Madison saw a bill of rights as a form of civic education; its solemn declarations could be useful for teaching the citizenry the proper relationship between them and their government. In this way it could help shape their character and make tyrannical majorities less likely. He wrote: “The political truths declared in that solemn manner acquire by degrees the character of fundamental maxims of free Government, and as they become incorporated with the National sentiment, counteract the impulses of interest and passion.”
This point was repeated when Madison initiated the debates in favor of a bill of rights in the First Congress. He said that, since these rights “have a tendency to impress some degree of respect for them, to establish the public opinion in their favor, and rouse the attention of the whole community, it may be one means to control the majority from those acts to which they might be otherwise inclined.” It was this argument that impressed itself most forcefully on St. George Tucker, in his constitutional commentary published in 1803:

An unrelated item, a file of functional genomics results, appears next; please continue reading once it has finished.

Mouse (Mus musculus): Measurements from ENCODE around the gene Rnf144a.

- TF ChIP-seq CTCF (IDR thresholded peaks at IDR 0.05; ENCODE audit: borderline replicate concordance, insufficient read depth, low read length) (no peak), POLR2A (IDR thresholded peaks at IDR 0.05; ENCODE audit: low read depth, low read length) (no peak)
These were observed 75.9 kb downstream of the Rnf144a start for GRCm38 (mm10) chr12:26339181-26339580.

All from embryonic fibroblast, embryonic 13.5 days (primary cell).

A bill of rights may be considered, not only as intended to give law, and assign limits to a government about to be established, but as giving information to the people. By reducing speculative truths to fundamental laws, every man of the meanest capacity and understanding may learn his own rights, and know when they are violated; a circumstance, of itself, sufficient, I conceive, to counterbalance every argument against one.
A bill of rights might not be useful as a weapon against overweening government officials, but it may make such abuses less likely. A people who have been educated in the first principles of freedom are less likely to abuse the rights of others and more likely to know when their own rights have been transgressed.